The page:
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Posts by tcs2tx

I did something very similar for the entertainment center in my basement. I used Akurum cabinets from IKEA and cut them down to remove the portion for the typical top drawer. On top, I placed a stained butcher block counter top. For the side panels and cabinet fronts, I used high gloss white and gray panels. It ended up being less expensive and much more sturdy than typical HTPC furniture.
Here is a better and simpler way if your shows are not encrypted: 1) on your machine with the WTV recordings, share the folder with the WTV recordings 2) on the the machine(s) that you want to play the WTV recordings from other machine(s), in MCE or WMP, add the shared folder with WTV files to your media library After doing 1 and 2, the WTV files will be populated in Recorded TV along with WTV files recorded directly on the same machine. I use this method to have 4 MCE...
@rekd0514 The issue with your crashes may be an issue with permissions - in other words, the user on the client does not have proper access to the share. As I mentioned, in my case the default account for the service is unable to write to my network share. To fix the problem, I created a user on my server with the name "record" and the password "record" and gave the user read/write access to the share and underlying file system. On the client, I create the user...
There are NUMEROUS ways to set this up, but here is one possibility HTPC - HDMI output --> HDMI input on AVR (e.g., TV input) AVR - HDMI output --> HDMI input on TV (e.g., HDMI 1) AVR - L/R/C/SL/SR --> each speaker input AVR - LFE output --> subwoofer LFE input To play content from your HTPC and hear on speakers and see on TV, TV - set input to HDMI 1 AVR - set to TV HTPC - set audio output as HDMI One caveat is the choice for speaker output on the HTPC. For me, I...
There are at least a couple of ways that you can record to a networked drive:1) Registry hack that allow direct recording - it's been a while since I have used this method, so I can't point to specific sources for the necessary hacks. If you find those resources with my best friend Google, you will find people (and I'm sure people here may also chime in) that it can be flaky, but I never had a problem. The only reason that I moved away from this method a while back is...
One thing that was mentioned above is something to consider.I've done something similar to give hard drive space for an SSD-based WMC client. At the time, the client only had a 32GB SSD, which would often fill as I was watching live TV and was also unable to record/pause TV. Using the server as an iSCSI target, I was able to give my client an iSCSI based hard drive (e.g., 100GB) and set as the recording storage in WMC.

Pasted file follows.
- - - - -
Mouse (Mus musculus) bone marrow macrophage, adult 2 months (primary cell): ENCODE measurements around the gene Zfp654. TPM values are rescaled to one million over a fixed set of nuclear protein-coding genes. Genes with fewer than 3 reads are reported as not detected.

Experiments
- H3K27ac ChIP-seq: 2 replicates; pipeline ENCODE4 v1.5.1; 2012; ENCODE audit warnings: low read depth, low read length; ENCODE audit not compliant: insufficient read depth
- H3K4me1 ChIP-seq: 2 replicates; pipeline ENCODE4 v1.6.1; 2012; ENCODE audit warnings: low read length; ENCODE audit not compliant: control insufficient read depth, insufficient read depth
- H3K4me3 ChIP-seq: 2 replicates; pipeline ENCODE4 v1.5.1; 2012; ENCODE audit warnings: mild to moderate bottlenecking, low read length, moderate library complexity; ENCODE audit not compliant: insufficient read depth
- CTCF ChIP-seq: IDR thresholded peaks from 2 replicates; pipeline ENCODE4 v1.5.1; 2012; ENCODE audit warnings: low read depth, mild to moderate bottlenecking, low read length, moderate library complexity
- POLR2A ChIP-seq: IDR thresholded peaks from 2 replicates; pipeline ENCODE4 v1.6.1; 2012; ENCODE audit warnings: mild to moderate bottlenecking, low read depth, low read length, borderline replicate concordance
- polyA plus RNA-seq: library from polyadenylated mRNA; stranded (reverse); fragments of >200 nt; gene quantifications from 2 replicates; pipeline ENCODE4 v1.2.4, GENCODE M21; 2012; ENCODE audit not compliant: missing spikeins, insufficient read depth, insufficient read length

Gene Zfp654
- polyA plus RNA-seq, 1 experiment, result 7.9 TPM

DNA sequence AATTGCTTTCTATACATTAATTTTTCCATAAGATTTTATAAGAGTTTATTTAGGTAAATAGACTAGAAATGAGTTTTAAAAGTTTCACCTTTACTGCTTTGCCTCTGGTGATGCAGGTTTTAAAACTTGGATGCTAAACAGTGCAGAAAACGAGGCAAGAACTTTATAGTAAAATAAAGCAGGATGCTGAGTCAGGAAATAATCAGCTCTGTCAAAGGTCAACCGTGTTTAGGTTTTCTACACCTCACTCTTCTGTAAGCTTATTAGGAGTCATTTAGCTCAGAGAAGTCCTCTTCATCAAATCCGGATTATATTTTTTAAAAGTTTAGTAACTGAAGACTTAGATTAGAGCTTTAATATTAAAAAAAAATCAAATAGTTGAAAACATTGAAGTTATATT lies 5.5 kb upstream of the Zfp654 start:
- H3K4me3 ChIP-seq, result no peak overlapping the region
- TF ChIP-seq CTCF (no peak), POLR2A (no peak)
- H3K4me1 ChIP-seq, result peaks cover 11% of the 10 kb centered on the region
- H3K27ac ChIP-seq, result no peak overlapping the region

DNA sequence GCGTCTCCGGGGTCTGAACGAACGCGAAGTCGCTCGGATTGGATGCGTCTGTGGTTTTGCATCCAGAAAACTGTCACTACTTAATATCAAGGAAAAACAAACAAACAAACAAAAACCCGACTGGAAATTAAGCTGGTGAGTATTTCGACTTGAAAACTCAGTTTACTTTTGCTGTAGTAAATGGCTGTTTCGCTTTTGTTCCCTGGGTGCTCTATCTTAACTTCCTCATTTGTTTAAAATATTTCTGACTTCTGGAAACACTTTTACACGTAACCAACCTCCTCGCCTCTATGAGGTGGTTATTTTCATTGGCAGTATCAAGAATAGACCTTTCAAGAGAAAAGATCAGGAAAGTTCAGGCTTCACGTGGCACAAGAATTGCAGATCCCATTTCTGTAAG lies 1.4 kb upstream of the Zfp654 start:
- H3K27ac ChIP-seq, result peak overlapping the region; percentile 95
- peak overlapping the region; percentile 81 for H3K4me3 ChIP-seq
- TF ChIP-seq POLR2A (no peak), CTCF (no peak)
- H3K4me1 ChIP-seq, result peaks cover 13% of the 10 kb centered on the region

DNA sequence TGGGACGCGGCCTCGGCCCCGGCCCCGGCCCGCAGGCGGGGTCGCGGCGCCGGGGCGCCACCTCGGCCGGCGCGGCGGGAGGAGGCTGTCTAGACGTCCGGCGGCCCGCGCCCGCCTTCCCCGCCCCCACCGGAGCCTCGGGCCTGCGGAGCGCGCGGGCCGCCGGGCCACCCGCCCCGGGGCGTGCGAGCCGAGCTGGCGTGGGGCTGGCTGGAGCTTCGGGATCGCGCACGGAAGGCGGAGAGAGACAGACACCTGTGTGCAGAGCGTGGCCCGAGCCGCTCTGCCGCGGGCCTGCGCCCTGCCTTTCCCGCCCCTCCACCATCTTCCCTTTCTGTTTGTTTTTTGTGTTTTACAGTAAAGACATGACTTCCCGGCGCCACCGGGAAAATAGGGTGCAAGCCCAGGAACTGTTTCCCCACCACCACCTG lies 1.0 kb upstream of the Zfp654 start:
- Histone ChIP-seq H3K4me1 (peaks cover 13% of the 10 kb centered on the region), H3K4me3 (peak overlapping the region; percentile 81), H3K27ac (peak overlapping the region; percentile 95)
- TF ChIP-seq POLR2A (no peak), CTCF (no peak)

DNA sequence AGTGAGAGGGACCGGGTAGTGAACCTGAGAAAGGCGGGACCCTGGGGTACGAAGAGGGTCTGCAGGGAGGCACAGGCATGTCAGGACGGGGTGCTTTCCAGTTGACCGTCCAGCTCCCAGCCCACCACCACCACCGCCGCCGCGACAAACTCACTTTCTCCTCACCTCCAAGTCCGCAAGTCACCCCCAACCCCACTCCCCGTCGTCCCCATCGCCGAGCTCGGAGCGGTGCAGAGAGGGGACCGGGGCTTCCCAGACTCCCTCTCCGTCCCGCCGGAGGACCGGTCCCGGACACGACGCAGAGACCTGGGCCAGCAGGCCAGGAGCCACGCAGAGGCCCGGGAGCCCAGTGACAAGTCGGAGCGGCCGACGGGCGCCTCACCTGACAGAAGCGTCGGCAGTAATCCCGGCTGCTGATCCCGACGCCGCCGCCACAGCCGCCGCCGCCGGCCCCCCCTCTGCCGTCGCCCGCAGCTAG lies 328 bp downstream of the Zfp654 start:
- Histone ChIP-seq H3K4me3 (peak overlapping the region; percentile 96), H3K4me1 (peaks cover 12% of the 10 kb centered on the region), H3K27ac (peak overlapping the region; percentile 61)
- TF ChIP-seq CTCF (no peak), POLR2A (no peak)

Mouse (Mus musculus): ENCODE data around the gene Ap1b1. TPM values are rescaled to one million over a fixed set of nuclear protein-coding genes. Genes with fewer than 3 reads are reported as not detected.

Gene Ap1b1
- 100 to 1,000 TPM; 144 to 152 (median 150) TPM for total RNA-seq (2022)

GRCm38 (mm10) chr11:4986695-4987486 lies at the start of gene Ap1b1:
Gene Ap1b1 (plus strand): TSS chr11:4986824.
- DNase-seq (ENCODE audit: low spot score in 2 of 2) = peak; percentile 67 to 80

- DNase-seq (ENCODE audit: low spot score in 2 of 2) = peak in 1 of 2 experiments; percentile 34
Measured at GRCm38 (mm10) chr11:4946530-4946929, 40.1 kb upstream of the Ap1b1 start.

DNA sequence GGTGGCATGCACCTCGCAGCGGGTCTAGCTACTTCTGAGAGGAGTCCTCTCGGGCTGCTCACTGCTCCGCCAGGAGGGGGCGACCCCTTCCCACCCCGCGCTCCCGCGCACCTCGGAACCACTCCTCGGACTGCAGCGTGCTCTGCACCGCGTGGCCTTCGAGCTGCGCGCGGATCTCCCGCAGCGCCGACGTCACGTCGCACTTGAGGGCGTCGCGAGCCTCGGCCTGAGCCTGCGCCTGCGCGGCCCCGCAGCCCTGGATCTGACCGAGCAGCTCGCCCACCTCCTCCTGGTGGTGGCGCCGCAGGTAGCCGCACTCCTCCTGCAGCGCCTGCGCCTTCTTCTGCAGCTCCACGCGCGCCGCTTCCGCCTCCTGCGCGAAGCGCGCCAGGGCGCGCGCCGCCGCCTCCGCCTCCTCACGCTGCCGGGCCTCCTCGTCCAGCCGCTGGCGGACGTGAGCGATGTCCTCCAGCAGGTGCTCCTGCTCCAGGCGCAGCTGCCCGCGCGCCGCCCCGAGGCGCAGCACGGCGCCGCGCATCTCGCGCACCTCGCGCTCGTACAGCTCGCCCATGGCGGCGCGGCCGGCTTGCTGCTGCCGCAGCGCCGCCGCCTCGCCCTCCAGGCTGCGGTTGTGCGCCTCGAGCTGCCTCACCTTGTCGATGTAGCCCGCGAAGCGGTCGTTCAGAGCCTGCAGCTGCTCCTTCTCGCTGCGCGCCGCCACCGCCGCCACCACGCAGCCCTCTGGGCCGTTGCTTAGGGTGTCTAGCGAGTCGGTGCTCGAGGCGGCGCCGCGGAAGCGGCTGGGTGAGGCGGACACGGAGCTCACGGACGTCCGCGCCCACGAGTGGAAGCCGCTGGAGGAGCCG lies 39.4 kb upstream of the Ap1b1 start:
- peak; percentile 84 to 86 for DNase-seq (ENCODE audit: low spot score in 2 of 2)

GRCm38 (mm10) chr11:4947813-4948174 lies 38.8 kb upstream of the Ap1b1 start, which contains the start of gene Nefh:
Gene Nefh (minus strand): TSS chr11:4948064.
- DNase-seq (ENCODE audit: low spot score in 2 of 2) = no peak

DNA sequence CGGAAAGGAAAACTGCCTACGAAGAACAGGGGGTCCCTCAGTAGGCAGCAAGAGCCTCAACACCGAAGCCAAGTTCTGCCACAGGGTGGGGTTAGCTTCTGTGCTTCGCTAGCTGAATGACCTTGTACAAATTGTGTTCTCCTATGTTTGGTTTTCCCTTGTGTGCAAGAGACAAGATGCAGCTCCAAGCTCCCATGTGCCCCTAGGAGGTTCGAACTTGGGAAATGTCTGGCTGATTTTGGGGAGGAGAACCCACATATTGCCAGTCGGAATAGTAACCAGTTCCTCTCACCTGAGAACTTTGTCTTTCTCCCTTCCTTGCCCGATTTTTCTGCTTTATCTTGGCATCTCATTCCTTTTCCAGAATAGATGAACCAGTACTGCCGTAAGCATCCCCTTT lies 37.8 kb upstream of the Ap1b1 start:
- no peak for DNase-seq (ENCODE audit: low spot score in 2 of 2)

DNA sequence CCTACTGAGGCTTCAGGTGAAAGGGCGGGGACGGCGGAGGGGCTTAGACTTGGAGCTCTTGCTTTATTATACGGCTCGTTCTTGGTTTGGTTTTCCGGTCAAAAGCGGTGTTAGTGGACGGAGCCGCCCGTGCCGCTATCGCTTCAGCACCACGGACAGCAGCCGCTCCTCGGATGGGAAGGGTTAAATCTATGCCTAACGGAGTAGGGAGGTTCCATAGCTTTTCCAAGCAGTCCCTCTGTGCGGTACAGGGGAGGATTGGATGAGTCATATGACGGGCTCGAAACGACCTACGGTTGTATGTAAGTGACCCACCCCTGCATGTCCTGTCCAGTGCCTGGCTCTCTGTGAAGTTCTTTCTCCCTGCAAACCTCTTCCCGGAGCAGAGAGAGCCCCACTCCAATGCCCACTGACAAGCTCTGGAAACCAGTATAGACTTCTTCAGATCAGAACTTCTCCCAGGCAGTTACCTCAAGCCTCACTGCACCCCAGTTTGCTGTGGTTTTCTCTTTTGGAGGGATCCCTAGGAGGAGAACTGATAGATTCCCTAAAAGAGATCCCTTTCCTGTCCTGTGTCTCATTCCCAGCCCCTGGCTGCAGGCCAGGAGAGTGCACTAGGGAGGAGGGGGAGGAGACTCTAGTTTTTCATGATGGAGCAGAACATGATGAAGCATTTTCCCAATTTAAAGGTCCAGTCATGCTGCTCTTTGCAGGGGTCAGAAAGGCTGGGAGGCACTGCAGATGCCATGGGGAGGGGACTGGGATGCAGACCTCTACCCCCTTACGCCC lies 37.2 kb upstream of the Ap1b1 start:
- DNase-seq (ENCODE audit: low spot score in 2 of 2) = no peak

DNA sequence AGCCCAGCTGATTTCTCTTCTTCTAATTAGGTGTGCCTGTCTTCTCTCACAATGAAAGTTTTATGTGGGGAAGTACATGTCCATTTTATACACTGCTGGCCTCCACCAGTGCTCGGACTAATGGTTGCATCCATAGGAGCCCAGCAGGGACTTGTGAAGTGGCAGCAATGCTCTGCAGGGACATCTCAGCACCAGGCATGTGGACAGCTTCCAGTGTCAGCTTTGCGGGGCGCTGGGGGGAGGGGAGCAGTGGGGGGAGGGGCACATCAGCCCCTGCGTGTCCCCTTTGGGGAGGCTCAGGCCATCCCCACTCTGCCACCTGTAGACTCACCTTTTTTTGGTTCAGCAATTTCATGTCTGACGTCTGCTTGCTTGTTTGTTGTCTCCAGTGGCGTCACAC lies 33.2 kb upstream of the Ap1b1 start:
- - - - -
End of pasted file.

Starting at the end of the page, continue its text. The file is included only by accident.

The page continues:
I bit the bullet a few years ago on a server grade motherboard (SuperMicro), CPU (Xeon) and RAM (ECC). You certainly pay a premium for "new" server equipment, but my system is still running strong and reliably with no need to upgrade. I would have actually saved money if I had bought the components from the beginning instead of spending much more over my first years in this hobby when I was continually upgrading the components. One approach to minimize cost is to check...
Once you start messing with virtualization, you will never go back. From a pure geek factor, it is way off the charts. From a practical perspective, there are a couple of fantastic features that are game changers (or, at least for me):1) With ESXi, you can "snapshot" your individual virtual machines. So, you don't like an update/tweak/install/upgrade you just performed on your machine? Literally, in a matter of seconds, you can rollback to a previous snapshot of the...
To be clear, you would run WHS2011 on ESXi, not ESXi on WHS2011. ESXi is installed first on vt-x or vt-d capable hardware (motherboard and CPU determine). Once ESXi is installed, individual virtual machines are created (e.g., WHS2011, pfsense, etc.).I run WHS2011 as a virtual machine purely for its backup of my Win-based clients.
Assuming you can install ESXi, run pfsense as a software based router. You can also add Untangle for content management/filters. Basically, one LAN is an input from your internet provider and the other an output to your switch. On my ESXi server, I have pfsense and Untangle running in two separate VMs. I got the idea from posters in this forum.
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